HEBRON — Porter and Lake county residents concerned about a proposed freight train line cutting through or near their farms and homes packed the gymnasium at Hebron High School on Wednesday to learn more about the project and how they can stop it.
Representatives from Residents Against the Invasion of Land by Eminent Domain hosted the informational meeting for about 250 people to provide updates on the proposed 278-mile Great Lakes Basin Transportation rail line that would extend from LaPorte through Illinois to Milton, Wisconsin, and connect with existing Class I railroads to reduce rail congestion around Chicago.
Bob Cauffman, of RAILED, who laid out what he said are the negatives of the rail line at a similar meeting last month at Morgan Township High School, said the area in Porter County the rail line would go through is one of the most highest producing crop grounds in the county.
“The way they have this route proposed it will cut farms in half,” he said.
Nick Snow, an attorney for RAILED, discussed several issues about the rail line including the possibility of residents having their land taken by eminent domain.
He warned people against making agreements to give up their land because that’s when “they start putting dots on the map.”
“If you’re offered anything or if they want to survey your land, we want to know about that,” he said. “We don’t want them to do that until we know for sure this thing is permitted and going forward. Be in touch with neighbors so we can contact the right people and nip that in the bud.”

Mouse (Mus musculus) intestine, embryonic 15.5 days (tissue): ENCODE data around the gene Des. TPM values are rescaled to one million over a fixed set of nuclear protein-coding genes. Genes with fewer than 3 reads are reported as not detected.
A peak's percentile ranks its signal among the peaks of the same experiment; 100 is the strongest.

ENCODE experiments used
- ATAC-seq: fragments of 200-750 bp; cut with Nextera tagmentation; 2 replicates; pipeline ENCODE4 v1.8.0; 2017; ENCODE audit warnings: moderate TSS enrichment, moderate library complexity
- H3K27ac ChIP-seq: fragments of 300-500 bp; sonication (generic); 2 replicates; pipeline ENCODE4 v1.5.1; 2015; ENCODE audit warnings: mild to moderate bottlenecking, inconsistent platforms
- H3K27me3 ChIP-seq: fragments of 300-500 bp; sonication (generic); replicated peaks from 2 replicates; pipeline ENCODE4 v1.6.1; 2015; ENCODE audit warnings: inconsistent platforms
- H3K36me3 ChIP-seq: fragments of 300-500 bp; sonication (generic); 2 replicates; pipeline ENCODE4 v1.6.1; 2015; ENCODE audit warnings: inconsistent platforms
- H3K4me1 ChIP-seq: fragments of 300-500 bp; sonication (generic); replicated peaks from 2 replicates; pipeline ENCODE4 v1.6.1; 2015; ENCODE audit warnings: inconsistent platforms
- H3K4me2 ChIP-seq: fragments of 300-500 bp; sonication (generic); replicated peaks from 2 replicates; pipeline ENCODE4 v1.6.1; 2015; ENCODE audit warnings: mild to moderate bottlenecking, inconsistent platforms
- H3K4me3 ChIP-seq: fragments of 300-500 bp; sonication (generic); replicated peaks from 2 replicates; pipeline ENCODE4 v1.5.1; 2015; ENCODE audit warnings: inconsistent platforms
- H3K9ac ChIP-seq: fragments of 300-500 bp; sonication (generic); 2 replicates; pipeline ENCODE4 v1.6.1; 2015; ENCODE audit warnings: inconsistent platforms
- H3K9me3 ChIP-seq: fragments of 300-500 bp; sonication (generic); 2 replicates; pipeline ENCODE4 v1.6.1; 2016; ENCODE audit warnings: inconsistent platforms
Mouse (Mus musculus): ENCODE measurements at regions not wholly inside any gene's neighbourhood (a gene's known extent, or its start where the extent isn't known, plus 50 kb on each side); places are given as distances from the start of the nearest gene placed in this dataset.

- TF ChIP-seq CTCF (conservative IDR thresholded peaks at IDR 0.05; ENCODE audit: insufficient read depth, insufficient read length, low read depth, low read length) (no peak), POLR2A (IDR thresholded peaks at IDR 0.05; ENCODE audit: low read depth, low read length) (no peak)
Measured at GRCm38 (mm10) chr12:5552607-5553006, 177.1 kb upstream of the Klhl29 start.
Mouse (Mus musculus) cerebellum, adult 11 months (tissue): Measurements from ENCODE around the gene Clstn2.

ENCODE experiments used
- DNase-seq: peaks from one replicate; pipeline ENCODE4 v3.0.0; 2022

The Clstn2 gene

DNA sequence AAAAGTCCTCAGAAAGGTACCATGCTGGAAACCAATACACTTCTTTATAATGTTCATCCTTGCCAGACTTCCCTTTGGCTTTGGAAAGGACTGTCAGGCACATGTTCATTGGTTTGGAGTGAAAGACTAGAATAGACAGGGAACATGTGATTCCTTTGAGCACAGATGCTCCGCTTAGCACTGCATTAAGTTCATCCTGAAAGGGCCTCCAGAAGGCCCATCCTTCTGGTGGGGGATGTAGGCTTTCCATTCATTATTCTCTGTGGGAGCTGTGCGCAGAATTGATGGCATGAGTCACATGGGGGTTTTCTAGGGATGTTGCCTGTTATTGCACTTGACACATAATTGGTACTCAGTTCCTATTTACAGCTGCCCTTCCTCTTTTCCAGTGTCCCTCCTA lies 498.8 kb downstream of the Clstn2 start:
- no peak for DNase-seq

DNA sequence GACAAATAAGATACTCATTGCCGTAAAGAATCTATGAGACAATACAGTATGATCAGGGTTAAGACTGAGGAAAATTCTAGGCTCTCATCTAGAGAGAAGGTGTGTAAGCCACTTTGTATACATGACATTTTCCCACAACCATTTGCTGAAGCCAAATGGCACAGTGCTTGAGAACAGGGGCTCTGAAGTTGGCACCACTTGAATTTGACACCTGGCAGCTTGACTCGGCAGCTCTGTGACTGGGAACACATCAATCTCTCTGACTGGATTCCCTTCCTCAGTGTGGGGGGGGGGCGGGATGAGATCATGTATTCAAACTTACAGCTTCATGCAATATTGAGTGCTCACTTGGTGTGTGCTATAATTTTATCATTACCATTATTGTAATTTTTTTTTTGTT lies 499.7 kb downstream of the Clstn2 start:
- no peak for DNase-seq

Harold Mussman, who has a farm west of Lowell, said he doesn’t have much use for the proposed rail line.
“It’s going to goof up our drainage and all our safety services,” he said. “Besides that, it is going right through my farm.”
Lake County resident John Bryant Jr. called the proposed rail line a project that’s not needed. He said the Chicago Region and Environmental Transportation and Efficiency Program has already “knocked off 11 hours” of through time.
“They think they really need to have it, but there are better routes to take that are less invasive,” he said.
Porter County Councilwoman Sylvia Graham said the people are solidified for the common good.
“We’re not in favor of this,” she said. “Porter County wasn’t even in on any of the negotiations on talking about it coming here.”
Porter County Council President Dan Whitten said Great Lakes Basin Transportation Inc. calls it eminent domain, “but really it’s just grabbing land from private owners for profit.”
“It’s not only taking away people’s homes but their livelihood,” he said.
The U.S. Surface Transportation Board, the federal agency that will make the final decision on the rail line, recently held several scoping meetings in the Region on the project. Opponents to the project have a website on that process and more at www.blockglbrailroad.com.